Monday, January 10, 2005

The poetry of video games

This year's Game Developers Conference offers an artistic challenge:

Last year, the Game Design Challenge asked three veteran designers to present a concept for a game that told a love story. This year, returning Game Design Challenge champion Will Wright returns to face off against two new competitors. The theme? Design a game around a highly unusual "license" — the poetry of Emily Dickinson.

Now, I've never been much of a Dickinson fan (oh, the horror!), and a lot of (most) poetry leaves me cold (egads!). In fact, my attitude toward poetry is very similar to how I feel about video games: Too many clich├ęs, too many shortcuts. A sense that something interesting is going on, but lacking focus and depth. Ambitious but uncontrolled.

But when they're good, they're awesome.

I first read about the above challenge at Collision Detection, where a commenter pointed to a review of Mojibribon:

I've never seen a game before that made aesthetic harmony the goal of the game.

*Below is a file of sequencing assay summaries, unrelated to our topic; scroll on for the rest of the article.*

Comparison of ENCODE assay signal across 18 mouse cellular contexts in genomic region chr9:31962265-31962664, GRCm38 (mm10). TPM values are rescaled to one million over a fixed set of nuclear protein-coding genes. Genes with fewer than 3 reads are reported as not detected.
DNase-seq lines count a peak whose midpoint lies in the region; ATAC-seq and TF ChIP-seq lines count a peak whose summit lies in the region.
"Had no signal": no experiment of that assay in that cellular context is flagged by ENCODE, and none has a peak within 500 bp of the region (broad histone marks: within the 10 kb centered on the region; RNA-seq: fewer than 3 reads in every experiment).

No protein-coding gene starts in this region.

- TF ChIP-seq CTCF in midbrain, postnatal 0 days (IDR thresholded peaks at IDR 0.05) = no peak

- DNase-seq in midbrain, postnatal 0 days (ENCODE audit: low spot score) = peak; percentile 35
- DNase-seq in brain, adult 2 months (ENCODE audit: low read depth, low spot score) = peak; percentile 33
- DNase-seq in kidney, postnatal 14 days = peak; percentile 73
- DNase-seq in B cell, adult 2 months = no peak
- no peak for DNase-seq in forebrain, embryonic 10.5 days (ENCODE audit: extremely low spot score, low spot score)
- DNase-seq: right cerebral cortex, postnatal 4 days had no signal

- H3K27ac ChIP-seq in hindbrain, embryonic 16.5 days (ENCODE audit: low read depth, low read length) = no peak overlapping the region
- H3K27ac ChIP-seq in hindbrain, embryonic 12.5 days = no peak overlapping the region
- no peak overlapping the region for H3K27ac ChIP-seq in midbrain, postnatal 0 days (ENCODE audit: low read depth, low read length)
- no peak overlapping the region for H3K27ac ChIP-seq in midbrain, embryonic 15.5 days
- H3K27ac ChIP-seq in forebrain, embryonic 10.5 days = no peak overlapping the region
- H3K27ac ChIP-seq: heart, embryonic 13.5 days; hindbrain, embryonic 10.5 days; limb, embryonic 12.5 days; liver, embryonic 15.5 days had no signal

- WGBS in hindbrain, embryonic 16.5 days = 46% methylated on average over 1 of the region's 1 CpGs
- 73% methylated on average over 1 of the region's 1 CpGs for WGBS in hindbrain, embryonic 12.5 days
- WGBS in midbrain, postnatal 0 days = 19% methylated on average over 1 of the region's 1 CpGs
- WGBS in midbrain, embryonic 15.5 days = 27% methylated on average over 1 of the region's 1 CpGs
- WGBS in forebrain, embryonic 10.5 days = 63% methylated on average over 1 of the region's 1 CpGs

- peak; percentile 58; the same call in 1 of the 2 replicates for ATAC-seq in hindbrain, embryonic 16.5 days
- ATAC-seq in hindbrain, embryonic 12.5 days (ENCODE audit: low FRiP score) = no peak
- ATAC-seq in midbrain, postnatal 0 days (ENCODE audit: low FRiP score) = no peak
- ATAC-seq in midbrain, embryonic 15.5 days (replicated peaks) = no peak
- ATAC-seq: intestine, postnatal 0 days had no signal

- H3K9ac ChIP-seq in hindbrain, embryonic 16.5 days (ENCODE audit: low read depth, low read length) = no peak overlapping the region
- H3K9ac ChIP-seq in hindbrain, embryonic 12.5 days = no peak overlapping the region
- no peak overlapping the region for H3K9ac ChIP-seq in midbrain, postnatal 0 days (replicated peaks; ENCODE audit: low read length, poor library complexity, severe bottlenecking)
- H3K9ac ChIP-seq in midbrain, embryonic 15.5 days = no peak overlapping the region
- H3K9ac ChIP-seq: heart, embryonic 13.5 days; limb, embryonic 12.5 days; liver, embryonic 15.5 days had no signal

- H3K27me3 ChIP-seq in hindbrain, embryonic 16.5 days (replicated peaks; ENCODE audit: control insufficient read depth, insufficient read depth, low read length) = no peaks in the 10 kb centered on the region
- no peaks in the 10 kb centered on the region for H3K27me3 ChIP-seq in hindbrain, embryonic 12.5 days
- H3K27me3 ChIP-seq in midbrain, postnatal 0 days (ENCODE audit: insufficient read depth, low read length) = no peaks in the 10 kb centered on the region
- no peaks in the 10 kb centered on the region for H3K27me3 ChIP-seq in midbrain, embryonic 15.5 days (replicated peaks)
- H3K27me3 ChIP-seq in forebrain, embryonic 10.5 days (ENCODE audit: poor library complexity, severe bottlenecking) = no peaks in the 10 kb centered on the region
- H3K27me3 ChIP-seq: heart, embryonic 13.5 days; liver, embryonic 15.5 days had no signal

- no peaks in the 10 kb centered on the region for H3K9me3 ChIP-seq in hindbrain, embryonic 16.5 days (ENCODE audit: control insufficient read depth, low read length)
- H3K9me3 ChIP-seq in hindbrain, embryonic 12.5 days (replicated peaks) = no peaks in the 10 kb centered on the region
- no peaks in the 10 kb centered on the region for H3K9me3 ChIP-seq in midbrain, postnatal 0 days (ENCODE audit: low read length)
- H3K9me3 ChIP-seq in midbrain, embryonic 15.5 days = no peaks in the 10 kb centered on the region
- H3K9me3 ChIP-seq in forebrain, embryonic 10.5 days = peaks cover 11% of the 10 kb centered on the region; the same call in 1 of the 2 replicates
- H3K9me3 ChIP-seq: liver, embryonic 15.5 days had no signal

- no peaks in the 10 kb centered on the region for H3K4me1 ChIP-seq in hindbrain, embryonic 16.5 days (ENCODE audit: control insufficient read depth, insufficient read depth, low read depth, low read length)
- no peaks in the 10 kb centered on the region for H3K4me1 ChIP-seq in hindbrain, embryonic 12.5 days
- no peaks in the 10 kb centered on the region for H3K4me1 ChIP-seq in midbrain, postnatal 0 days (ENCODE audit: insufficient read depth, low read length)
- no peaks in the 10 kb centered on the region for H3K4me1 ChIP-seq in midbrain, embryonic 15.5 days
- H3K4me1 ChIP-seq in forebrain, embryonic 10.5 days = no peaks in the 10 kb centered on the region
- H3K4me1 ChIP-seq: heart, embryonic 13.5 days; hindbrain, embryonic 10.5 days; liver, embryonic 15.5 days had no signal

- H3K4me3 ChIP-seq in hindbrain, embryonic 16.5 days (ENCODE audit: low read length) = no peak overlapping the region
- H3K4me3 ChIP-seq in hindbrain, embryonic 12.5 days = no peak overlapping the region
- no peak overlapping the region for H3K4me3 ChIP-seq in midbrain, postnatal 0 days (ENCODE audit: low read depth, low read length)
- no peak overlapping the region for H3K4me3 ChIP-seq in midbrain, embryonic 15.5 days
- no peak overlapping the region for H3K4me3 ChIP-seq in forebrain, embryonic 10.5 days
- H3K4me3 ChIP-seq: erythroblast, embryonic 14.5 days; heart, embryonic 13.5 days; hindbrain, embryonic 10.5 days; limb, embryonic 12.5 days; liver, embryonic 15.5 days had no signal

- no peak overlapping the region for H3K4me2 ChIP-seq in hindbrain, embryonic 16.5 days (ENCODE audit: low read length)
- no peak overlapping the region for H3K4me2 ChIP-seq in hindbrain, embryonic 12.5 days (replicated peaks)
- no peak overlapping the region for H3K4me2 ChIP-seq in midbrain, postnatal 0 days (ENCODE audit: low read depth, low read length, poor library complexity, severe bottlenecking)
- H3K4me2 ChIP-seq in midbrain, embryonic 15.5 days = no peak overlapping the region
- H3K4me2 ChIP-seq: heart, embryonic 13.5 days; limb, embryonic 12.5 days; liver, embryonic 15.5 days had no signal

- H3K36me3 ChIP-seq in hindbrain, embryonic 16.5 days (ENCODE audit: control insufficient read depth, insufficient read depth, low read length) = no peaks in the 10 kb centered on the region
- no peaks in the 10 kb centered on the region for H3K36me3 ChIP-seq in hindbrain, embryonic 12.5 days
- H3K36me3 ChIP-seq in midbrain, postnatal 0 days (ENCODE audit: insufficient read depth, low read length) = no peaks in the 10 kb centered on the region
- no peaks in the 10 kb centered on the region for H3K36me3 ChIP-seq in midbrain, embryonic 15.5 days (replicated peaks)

The Heian/Nara period saw a flourishing of refined elite culture among court aristocrats. Men and women of rank judged each other on their skills in poetry, dress, and calligraphy. Mojibrobbon draws from that culture, not only implicitly through the leveling-up conditions but also through the storyline, which is written in an old-fashioned classical style and references Japanese mythology.

It's a kind of Pillow Book.

I've wandered through videogame stores in recent years, wanting to spend money, wanting to be sucked into a virtual world. Sadly, the genre of game I best like is losing its audience, or more than likely never fully found it. A role-playing story-driven puzzle-solving adventure game, with a bit of action thrown in.

There are very few standouts in this tradition as it's not possible to camouflage game flaws with body counts. You can only look at a pretty picture so long if it's narratively empty.

(None of my favourites perfectly fits my ideal. Mix Gabriel Knight and The Longest Journey with Silent Hill 2 and American McGee's Alice, and you might interest me.)

Neither of the above newfound examples of game design exactly meet my criteria, but they may satisfy an element that I've found lacking. They're literate. They look to literary devices to guide their design, to strike a balance of form and content. They stretch beyond their box consoles to imagine the marriage of art and science on a new platform. A modernity that embraces old traditions in a world that is the antithesis of poetry, romance, honour.

There can be poetry in high technology.
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